From: "Anders Sandberg" <firstname.lastname@example.org>
> Overall the trend seems to be towards more freedom, but
> that requires continual intense debating and also making sure we do not
> end up with a lot of disparate rights but no overall right to our
Well, I'm not so sure the trend is towards more freedom where I live. The CHP
(Cognitively Handicapped Police), are in the habit of arresting and
imprisoning people simply because they have altered the level of alcohol in
their blood. And if there's a so-called "national emergency," young men have
no right to their bodies at all, because their bodies are subject to military
> I think there is a certain internal resistance in most people to change
> their bodies because it means dealing with changing one's self-image
If morphological freedom extends to changing the brain, this resistance can be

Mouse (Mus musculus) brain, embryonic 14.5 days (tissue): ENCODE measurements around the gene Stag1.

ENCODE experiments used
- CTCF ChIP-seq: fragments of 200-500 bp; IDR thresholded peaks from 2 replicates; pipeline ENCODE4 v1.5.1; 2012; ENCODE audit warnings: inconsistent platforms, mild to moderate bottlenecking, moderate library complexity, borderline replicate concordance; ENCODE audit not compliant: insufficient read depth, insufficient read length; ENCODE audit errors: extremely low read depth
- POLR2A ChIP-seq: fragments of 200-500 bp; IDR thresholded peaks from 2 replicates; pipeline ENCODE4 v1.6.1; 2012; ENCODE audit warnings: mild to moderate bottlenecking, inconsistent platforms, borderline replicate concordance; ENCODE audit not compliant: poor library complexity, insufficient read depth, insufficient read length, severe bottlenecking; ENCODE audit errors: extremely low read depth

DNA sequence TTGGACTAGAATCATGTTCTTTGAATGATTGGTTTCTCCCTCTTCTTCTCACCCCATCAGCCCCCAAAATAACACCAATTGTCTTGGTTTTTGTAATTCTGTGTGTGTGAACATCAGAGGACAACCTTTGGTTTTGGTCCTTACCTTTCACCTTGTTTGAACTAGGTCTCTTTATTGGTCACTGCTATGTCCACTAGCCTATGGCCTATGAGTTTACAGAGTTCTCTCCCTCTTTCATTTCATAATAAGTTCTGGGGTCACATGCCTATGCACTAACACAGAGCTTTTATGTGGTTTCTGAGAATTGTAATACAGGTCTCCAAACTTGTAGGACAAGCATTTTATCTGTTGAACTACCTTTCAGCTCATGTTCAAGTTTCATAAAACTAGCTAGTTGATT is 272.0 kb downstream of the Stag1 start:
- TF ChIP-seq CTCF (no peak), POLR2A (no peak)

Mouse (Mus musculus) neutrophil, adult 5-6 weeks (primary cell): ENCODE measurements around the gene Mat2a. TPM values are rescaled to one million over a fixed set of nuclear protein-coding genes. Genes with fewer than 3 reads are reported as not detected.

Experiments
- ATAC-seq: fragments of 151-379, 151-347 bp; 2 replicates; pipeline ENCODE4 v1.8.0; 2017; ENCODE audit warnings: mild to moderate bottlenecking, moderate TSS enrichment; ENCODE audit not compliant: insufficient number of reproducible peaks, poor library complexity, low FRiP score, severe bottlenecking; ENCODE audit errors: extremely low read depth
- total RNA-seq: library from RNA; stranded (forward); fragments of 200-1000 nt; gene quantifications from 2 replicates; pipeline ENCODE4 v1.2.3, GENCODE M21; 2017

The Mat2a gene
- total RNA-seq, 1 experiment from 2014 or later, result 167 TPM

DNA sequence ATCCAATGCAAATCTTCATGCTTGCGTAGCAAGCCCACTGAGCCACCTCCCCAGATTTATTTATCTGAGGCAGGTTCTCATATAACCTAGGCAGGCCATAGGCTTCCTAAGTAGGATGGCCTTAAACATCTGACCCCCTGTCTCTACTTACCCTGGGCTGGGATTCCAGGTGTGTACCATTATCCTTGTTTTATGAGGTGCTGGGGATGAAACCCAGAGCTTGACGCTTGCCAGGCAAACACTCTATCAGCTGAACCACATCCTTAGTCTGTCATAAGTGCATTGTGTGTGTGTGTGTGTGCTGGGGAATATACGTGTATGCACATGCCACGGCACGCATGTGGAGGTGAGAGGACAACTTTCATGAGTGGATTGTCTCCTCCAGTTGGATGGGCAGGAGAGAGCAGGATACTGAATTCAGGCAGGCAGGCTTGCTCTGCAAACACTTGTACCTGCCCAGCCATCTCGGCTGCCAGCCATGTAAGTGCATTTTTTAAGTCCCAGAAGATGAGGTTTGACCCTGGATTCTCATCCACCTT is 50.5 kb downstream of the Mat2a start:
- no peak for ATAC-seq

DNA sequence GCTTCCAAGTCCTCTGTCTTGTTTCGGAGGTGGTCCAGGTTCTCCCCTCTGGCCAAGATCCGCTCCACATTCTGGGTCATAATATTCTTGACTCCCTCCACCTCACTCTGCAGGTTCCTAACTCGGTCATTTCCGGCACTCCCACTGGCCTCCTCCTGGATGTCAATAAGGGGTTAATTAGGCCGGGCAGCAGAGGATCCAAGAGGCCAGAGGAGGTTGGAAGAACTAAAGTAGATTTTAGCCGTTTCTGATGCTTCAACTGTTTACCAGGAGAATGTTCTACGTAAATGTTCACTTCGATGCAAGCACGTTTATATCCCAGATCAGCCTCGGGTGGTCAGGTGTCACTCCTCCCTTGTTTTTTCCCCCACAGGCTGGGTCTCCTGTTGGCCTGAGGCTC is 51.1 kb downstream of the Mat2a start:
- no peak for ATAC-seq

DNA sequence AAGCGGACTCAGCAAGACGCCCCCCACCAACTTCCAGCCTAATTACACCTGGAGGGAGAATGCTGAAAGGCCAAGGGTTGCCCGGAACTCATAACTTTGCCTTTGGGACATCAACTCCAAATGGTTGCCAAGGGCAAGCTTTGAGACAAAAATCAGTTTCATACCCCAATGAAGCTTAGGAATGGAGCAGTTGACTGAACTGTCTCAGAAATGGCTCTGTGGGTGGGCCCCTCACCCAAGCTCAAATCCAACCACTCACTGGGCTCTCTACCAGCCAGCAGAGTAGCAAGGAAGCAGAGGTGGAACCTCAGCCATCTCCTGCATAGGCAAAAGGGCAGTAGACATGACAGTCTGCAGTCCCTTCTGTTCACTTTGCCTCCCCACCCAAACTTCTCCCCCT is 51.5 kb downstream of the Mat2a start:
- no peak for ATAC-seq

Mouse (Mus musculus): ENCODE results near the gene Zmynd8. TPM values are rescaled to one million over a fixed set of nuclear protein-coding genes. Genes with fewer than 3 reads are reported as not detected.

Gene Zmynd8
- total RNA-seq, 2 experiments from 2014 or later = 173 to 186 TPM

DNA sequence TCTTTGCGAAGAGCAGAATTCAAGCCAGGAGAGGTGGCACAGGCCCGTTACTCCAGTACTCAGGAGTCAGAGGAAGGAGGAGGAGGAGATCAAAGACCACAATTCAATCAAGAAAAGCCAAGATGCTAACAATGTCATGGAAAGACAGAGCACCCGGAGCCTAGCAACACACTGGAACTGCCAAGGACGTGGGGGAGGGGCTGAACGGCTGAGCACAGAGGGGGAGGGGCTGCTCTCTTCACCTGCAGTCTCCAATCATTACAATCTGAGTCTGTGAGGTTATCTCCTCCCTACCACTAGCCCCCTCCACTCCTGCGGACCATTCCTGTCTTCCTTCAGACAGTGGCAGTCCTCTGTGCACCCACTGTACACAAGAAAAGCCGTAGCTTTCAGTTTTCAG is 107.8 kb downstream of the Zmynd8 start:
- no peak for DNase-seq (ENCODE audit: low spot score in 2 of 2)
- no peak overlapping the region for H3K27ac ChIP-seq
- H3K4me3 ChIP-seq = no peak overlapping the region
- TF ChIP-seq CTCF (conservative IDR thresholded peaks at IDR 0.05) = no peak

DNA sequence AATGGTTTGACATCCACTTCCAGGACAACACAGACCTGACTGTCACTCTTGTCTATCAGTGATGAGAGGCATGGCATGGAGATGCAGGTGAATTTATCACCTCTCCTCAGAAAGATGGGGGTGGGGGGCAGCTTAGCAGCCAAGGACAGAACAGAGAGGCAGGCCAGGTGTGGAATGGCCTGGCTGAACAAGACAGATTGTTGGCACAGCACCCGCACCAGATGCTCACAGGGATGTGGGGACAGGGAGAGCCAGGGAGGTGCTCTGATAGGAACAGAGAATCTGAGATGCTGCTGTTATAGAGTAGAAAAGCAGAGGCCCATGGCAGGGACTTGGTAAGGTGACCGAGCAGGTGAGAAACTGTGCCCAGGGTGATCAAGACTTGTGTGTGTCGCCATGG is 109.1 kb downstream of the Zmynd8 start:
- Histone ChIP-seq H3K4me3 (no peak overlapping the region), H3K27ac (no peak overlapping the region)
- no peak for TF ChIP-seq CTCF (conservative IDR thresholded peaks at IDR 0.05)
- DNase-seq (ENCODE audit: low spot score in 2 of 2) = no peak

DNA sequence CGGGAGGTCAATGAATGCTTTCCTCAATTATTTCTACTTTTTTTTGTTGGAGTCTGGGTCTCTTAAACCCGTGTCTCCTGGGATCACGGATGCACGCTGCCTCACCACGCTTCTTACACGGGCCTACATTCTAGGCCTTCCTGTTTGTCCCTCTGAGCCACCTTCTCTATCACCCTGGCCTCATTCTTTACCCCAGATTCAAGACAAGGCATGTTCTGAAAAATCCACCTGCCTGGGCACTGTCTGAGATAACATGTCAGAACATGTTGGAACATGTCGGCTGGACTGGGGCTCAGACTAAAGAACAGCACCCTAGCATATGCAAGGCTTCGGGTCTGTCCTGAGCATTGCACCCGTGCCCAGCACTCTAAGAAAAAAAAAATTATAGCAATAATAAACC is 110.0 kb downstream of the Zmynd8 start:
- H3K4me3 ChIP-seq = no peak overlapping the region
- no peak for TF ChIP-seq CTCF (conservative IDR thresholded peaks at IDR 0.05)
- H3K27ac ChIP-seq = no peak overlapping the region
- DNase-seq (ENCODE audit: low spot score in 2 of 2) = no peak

overcome chemically (and easily). A change in brain chemistry via psychoactive
drugs can dramatically alter self-image.
> (this is why transsexuals are far more eager to do it than many
> handicapped - their self-images are from the start different from their
> bodies and remain so, while many disabled people adapt their body images
> to their bodies). Since most of us are human-looking from the start and
> have human-like self images I guess radical changes will not easily
> occur for a long time. Similar things goes for mental restructuring.
Yes, I see what you mean. I would nonetheless suggest that a rich old geezer
may find the prospect of morphing into an energetic youth rather attractive.
That's the kind of morphological freedom I think has a bright and popular
future. So maybe you could add that perspective to your paper.
This archive was generated by hypermail 2b30 : Fri Oct 12 2001 - 14:40:08 MDT